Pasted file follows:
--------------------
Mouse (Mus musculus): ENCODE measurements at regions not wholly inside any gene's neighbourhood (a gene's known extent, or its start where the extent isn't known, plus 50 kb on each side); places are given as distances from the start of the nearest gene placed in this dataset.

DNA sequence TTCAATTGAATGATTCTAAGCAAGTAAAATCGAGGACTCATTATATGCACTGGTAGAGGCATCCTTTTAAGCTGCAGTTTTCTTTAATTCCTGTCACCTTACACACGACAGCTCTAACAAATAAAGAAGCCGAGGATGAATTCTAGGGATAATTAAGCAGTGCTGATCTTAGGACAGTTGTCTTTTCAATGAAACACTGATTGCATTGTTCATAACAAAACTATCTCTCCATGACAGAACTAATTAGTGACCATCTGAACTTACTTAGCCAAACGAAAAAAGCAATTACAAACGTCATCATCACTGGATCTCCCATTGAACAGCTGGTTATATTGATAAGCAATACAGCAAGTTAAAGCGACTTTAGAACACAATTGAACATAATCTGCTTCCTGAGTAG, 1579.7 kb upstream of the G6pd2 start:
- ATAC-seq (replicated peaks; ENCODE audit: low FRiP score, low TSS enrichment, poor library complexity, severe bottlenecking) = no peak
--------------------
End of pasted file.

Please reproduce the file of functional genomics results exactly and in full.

Mouse (Mus musculus): ENCODE measurements at regions not wholly inside any gene's neighbourhood (a gene's known extent, or its start where the extent isn't known, plus 50 kb on each side); places are given as distances from the start of the nearest gene placed in this dataset.

DNA sequence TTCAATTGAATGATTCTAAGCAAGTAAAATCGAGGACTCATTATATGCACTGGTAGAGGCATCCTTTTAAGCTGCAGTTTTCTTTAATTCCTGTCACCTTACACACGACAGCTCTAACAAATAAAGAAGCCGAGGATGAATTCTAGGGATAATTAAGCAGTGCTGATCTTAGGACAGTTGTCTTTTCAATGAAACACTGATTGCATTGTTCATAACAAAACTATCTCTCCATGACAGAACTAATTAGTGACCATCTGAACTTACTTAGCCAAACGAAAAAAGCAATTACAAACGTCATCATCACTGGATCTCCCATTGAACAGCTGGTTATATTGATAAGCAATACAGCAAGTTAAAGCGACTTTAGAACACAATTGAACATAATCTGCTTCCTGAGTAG, 1579.7 kb upstream of the G6pd2 start:
- ATAC-seq (replicated peaks; ENCODE audit: low FRiP score, low TSS enrichment, poor library complexity, severe bottlenecking) = no peak